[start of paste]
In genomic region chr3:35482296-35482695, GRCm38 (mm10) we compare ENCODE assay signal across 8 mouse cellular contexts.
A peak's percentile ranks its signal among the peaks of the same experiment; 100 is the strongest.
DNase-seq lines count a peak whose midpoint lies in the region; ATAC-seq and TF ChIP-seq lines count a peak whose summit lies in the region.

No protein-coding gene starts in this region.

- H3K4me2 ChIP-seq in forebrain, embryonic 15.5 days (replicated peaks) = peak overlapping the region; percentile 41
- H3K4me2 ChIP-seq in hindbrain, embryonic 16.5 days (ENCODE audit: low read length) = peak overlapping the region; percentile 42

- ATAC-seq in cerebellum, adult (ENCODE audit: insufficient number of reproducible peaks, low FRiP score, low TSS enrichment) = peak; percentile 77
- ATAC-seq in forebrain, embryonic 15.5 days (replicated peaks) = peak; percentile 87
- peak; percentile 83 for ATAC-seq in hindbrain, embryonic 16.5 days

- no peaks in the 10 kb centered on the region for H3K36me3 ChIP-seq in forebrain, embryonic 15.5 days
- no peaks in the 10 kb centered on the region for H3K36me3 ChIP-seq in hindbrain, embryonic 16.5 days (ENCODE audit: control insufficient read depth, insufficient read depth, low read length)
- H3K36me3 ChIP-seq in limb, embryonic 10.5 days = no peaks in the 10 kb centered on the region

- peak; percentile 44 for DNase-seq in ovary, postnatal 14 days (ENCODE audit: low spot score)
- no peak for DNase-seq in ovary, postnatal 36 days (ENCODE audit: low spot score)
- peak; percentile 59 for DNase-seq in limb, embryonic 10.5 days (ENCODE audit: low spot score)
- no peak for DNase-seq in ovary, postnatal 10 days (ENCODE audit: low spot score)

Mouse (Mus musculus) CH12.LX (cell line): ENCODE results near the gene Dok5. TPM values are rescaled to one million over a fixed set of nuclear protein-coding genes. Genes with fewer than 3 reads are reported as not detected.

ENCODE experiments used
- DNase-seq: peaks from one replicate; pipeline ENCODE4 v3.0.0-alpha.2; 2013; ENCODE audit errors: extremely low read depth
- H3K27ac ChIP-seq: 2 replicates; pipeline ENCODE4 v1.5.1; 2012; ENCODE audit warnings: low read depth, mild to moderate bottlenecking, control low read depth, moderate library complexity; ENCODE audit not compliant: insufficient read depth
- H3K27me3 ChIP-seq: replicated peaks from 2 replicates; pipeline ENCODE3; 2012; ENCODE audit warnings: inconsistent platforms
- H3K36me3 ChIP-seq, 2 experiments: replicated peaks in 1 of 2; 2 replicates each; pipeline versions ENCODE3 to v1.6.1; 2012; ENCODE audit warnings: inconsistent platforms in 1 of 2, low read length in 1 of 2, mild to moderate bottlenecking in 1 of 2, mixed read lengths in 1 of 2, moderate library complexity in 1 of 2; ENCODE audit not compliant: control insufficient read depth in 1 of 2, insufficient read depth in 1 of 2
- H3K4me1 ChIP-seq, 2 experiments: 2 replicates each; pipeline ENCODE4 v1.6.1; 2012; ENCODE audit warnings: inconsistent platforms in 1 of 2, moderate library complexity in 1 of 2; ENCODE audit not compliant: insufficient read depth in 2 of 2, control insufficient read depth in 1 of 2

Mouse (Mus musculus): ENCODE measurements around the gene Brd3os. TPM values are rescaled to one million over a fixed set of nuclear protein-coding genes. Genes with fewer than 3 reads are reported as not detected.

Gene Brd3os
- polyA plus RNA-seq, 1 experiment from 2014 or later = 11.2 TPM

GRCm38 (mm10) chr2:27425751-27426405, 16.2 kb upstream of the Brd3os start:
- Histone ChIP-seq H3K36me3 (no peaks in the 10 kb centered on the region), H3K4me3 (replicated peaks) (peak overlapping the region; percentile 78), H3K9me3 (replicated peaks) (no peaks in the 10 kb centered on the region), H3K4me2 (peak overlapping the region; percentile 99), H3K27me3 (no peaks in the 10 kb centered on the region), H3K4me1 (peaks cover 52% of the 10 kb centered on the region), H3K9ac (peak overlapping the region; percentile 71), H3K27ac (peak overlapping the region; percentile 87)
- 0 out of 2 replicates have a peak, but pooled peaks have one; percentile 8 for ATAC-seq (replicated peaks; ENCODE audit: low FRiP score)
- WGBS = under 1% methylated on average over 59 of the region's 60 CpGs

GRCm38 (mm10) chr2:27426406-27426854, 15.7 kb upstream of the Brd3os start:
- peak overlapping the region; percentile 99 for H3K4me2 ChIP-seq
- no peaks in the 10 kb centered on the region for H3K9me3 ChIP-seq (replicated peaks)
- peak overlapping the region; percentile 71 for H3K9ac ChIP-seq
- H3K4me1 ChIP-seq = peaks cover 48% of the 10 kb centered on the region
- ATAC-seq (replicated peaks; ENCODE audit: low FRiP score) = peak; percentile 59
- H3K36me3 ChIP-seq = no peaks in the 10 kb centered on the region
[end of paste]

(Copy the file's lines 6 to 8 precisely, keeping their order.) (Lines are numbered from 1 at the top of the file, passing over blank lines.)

- H3K4me2 ChIP-seq in hindbrain, embryonic 16.5 days (ENCODE audit: low read length) = peak overlapping the region; percentile 42

- ATAC-seq in cerebellum, adult (ENCODE audit: insufficient number of reproducible peaks, low FRiP score, low TSS enrichment) = peak; percentile 77
- ATAC-seq in forebrain, embryonic 15.5 days (replicated peaks) = peak; percentile 87